At the Guggenheim Museum, you will find large print and Braille brochures, infrared hearing aids, sign language interpreted tours, closed captioning and much more. There are a number of touchable exhibits at the American Museum of Natural History, plus special Discovery Squad tours for children on the autism spectrum, assistive listening devices, transcripts of certain shows, and sign language tours.
Special Needs NYC: Sightseeing
One of the best ways to experience NYC is from the water. All publicly operated ferries, including the free Staten Island Ferry, are ADA compliant. Circle Line, New York Water Taxi, Spirit Cruises, and Statue Cruises, are among the private operators with accessible docks and boats that accommodate limited mobility passengers on some decks. Contact them to discuss your specific needs.
Hop on, hop off bus tours take you comfortably to attractions all over the city. Top operators including City Sightseeing, Open Loop, and Gray Line have accessible vehicles and audio narration – some with assistive listening devices. It’s best to contact the individual companies in advance to see which tour and type of vehicle will work best for you.
Special Needs NYC: Entertainment
Many NYC theaters and concert halls were built before accessibility was a concern, but have been retrofitted to offer wheelchair seating. Most provide assistive living devices, and some have ASL interpreted performances. Telecharge sells tickets to many productions, and helpfully includes detailed accessibility information about each theater on its website.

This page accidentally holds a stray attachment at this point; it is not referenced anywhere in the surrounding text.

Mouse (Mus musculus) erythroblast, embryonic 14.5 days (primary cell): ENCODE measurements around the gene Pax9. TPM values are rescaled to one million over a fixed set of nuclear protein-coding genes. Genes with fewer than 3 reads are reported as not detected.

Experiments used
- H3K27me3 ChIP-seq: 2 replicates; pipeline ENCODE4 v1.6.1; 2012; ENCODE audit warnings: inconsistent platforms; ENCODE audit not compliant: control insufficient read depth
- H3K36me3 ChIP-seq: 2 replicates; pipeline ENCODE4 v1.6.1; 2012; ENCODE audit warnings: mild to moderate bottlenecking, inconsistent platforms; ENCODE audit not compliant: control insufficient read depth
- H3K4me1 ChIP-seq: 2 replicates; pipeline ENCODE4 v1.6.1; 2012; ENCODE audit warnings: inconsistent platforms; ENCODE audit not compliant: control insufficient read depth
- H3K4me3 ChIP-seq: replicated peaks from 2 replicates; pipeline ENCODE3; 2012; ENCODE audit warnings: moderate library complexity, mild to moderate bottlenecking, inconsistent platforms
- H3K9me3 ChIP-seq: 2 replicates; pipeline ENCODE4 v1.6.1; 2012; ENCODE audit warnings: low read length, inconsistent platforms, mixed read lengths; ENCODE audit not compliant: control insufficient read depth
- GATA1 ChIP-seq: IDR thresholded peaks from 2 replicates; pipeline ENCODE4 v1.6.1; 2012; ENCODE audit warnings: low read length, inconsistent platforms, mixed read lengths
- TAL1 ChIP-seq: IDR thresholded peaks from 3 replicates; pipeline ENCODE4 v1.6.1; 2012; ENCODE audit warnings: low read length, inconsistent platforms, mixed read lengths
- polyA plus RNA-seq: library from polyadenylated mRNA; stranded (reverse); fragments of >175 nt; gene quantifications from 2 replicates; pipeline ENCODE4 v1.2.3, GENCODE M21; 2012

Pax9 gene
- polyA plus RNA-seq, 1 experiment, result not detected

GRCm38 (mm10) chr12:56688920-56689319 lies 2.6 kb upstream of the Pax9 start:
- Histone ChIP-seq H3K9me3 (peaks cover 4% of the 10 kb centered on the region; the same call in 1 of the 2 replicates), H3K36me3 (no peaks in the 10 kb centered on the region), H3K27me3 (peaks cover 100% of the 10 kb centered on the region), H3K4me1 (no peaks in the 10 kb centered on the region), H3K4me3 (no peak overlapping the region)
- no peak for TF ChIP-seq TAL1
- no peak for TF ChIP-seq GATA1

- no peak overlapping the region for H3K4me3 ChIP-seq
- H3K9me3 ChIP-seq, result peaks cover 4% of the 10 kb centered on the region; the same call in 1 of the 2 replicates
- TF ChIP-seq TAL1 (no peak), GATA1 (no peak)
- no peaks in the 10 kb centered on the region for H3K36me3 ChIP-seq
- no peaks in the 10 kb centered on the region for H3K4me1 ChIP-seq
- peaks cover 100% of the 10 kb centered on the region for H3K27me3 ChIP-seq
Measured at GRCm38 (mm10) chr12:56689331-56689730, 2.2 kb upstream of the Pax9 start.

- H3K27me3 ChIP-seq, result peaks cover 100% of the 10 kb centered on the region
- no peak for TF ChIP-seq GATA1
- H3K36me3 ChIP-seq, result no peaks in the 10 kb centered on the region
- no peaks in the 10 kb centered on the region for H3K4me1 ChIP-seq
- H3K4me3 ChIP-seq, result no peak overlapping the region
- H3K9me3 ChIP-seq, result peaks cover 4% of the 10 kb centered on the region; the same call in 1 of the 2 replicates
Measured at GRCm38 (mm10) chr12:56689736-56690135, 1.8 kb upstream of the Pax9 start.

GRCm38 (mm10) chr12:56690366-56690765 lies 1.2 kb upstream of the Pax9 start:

The nonprofit Theatre Development Fund (TDF) distributes seats to visitors who are hard of hearing or deaf, have low vision or are blind, who cannot climb stairs or who require aisle seating or wheelchair locations. Apply for free TDF Accessibility Membership in advance to access the tickets.
Hands On, (handson.org) is a nonprofit serving the deaf and hard of hearing community with interpreted performances of Broadway, Off Broadway, Shakespeare in the Park and other productions.
Special Needs NYC: Dining
There are more than 10,000 restaurants in NYC. True, some of them are as small as a closet, with stairs up to the entrance or down to the restrooms. Others are so loud that hearing aid users will be uncomfortable. But many are quiet, commodious, and accessible. Rely on your hotel concierge for dining recommendations.
Special Needs NYC: Athletics
NYC may be the adaptive sports capital of the world. Whether you’re a competitive athlete, a weekend warrior, or a sports-loving spectator, the city has resources for you. See the NYC Sports Commission’s guide “Exercise Your Ability” to learn more.
Special Needs NYC: Equipment Rental
Medical equipment, including mobility devices, can be delivered to your NYC hotel room. Scootaround will rent you an electric scooter, powerchair or manual wheelchair; and Falk Surgical can supply you with a walker or wheelchair and a multitude of other devices.
A secret weapon for visitors of all abilities is the helpful spirit of New Yorkers. Stereotypes aside, the city’s residents are always eager to assist. Don’t be surprised if you are offered help even if you don’t need it, because New Yorkers love to give advice!